Joiri Minaya

My ideas are concerned with otherness, self-consciousness and displacement. I’ve made work inspired by women in my family, labor, dislocation, psychology, myth, art history, magic realism and symbols. I interrogate the way in which historical hierarchies inform and condition current identity constructions. I’m specifically interested in how these constructions manifest through the (mostly female) body: how they are received, internalized and then regurgitated by it.
Living in the United States after growing up in the Dominican Republic (and having lived in
Belgium for a while) has made me aware of my own difference and subjectivity depending on
context. This has made my work transition from being focused in identity constructions in a local and intimate manner (meditating on race and gender roles in relation to domesticity, family structure and my upbringing) to acknowledging wider landscapes, examining transnational and transcultural exchanges.
Iʼve started imagining myself through the lens of the perception of others and using this constant self-awareness as a point of departure to make art.
My current work focuses in the construction of the female subject in relation to nature in a
“tropical” context, shaped by a foreign Gaze that demands leisure and pleasure. Like nature,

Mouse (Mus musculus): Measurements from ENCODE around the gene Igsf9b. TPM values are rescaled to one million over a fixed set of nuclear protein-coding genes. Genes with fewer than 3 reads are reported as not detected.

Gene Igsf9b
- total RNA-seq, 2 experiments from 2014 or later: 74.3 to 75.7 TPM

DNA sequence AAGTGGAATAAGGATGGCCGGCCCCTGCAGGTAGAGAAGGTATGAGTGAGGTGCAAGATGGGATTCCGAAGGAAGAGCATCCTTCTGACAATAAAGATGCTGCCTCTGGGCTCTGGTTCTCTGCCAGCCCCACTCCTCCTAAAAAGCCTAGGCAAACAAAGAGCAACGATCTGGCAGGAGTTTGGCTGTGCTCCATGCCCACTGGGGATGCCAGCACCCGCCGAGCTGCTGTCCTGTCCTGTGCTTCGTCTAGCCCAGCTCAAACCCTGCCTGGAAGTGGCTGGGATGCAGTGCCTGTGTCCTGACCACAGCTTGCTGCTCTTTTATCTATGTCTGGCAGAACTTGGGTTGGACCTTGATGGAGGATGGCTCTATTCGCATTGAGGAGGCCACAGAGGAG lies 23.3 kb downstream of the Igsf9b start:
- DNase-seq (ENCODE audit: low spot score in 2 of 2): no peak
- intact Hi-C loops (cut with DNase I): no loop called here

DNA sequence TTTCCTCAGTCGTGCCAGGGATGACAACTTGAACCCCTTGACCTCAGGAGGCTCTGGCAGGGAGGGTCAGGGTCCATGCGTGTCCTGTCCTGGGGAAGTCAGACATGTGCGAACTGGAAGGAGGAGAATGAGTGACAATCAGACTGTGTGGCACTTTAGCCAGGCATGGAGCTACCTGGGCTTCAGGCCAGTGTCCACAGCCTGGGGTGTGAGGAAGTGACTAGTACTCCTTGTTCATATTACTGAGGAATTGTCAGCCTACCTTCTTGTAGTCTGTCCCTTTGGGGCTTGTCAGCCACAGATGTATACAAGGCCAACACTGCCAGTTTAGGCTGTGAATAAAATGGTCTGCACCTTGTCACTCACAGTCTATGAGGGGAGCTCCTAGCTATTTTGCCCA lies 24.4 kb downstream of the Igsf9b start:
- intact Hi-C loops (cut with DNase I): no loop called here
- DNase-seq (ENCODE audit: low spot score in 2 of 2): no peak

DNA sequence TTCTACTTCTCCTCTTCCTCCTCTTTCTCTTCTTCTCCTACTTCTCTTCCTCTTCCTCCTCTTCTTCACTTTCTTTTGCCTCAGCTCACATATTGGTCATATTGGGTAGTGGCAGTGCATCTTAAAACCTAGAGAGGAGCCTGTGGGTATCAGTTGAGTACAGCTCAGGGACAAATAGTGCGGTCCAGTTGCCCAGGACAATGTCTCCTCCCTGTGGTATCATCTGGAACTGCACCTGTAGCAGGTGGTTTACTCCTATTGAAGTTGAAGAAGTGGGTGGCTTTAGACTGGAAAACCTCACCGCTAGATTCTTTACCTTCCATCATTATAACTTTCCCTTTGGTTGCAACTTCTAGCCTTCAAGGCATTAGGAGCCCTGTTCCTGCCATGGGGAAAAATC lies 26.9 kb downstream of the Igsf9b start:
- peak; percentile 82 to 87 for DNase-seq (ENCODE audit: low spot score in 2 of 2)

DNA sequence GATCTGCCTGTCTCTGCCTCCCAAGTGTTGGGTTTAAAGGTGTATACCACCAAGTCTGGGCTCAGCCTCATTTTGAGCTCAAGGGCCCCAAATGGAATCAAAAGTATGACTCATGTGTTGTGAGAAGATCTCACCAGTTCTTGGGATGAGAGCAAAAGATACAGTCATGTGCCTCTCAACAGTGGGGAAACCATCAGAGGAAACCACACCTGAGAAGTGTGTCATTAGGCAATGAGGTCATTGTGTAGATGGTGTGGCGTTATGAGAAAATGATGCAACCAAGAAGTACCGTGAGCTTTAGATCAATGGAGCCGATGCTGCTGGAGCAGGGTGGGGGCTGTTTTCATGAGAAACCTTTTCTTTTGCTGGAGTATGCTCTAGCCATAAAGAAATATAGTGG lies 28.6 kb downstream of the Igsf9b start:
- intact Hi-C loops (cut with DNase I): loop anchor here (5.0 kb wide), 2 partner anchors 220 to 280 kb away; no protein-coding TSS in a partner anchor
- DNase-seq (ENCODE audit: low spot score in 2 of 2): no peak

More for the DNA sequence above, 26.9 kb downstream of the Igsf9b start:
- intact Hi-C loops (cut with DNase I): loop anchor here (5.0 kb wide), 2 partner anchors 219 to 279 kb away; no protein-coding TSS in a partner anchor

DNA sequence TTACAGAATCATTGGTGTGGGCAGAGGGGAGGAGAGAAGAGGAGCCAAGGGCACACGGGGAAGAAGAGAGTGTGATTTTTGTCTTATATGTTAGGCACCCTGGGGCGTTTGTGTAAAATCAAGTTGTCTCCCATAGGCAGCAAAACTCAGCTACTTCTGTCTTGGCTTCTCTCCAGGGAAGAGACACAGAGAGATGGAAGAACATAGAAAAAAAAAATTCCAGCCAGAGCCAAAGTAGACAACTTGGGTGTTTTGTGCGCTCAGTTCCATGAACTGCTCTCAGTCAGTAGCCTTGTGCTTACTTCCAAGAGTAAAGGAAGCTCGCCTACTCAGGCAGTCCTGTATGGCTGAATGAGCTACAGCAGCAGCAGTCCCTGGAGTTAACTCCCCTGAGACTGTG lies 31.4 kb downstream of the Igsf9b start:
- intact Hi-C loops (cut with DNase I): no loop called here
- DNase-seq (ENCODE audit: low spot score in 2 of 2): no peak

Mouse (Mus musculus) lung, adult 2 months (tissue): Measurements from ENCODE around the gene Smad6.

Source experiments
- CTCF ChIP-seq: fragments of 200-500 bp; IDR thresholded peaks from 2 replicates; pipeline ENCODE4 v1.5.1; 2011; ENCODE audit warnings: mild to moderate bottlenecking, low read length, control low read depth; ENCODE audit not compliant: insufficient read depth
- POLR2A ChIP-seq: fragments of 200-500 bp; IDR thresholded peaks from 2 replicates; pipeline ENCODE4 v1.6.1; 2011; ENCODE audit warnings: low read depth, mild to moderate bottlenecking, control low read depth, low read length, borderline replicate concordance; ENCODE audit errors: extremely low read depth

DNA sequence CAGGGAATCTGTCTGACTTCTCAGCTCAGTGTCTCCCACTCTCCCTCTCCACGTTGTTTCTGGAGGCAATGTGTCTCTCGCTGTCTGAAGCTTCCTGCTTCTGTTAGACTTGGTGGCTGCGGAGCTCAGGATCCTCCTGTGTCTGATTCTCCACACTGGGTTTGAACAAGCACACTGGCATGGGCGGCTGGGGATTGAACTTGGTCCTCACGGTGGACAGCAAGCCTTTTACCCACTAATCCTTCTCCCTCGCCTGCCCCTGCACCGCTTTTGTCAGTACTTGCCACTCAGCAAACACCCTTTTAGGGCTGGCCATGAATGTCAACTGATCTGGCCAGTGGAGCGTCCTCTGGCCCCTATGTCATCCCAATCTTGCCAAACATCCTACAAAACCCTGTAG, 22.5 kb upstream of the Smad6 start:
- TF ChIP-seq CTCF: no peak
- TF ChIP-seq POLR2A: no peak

femininity has been imagined and represented in multiple contexts throughout history as
idealized, tamed, conquered / colonized and exoticized.
Iʼm currently revising existing cultural
products that engage in this form of representation and incorporating them, critically, in my work.
My process is an ongoing exploration across media: a painting or sculpture might be a departing point or a key element in a subsequent video or a performance (or viceversa), and they might all be included in the final piece or develop independently. Performativity has gained an important
space in my practice: even when the work is not a performance, it usually entails an exploration
of performativity within representation. The constant in my work is the presence of the body and the interest in creating distinct power positions with it, often contradictory but operating simultaneously, creating complex forms of agency. The goal is to navigate binaries in search of in-betweenness, trying to both fulfill and sabotage expectations at once.